My sage advice is this: If you’re a student parent, join the Parent’s Club! You can find out more about this student organization at their myUMBC group.


emmaEmma Matthews
My name is Emma Matthews. I’m a Richard & Roselyn Neville Scholarship recipient. In the last 4 years at UMBC I have been a McNair Scholar and a member of the Honors College. I have developed and presented research in psychology regarding stress and oppression in college students with Dr. Shawn Bediako’s lab, and I interned at the Special Victim’s Unit at the Carroll County State’s Attorney’s Office. I have been accepted into the University of Baltimore for their Master’s of Science in Criminal Justice and Trauma Informed Certificate Programs and am awaiting news on acceptance, stipends and assistance-ships from two other graduate schools. I intend to focus on victim services and domestic violence issues.

My sage advice is this: It’s not easy being a first generation, non-traditional student, but I think that every student at UMBC faces their own unique challenges. Gratitude and humility will help you take inventory of what you have and what you need, and carry you through each new obstacle.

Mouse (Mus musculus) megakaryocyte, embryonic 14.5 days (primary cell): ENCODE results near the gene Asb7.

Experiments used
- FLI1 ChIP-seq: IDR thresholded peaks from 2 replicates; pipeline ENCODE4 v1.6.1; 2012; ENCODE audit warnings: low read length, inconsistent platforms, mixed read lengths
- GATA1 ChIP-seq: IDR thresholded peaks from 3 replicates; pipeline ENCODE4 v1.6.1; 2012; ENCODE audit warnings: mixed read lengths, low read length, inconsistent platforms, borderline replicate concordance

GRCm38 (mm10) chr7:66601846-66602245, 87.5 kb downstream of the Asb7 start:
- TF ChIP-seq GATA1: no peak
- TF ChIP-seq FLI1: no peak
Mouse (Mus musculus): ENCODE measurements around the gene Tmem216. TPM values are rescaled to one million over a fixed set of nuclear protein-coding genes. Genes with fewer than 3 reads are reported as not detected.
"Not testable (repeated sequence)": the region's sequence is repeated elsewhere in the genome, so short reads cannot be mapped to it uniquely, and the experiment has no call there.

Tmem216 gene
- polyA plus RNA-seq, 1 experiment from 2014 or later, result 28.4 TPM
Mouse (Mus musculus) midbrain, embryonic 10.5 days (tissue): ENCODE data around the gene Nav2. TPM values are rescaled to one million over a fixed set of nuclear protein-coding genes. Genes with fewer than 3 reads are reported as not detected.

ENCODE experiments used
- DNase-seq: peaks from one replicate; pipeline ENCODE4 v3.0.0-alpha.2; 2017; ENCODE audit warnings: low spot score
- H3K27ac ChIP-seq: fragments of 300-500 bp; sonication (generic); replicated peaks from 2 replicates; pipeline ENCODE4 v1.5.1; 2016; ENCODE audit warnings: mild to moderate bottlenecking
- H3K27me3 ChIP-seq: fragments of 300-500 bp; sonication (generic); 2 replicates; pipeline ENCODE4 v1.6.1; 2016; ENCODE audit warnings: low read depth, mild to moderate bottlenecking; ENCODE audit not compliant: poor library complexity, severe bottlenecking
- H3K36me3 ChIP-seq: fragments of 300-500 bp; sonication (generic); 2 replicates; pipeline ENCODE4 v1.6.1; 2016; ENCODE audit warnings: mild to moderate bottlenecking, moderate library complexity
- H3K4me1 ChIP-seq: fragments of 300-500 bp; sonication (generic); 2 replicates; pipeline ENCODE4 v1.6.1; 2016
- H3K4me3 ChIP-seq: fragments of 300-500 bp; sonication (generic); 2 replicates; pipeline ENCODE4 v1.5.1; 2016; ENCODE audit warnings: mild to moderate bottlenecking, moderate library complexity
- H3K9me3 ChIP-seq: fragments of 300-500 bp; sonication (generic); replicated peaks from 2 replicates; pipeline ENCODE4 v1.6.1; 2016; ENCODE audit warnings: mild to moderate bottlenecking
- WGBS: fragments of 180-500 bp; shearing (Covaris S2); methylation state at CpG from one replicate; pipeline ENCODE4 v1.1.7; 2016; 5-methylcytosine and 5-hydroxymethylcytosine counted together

LTLindsey Titus
Lindsey Titus transferred from CCBC (Essex) to UMBC in the fall of 2015. I have been involved with Tau Sigma, a national honor society for transfer students, and was president of the UMBC chapter last year. I also held positions in the Sociology department, such as a peer mentor and grader. For the past two semesters, I was a part of the Accelerated Graduate Program in Applied Sociology, taking two graduate classes along with my undergrad coursework. Last spring, I was accepted into Phi Beta Kappa, one of the oldest honor societies. I am graduating summa cum laude with a double-major in Sociology and Anthropology with a minor in Management of Aging Services. I am excited to continue my journey at UMBC in the spring, working on my Master’s in Applied Sociology.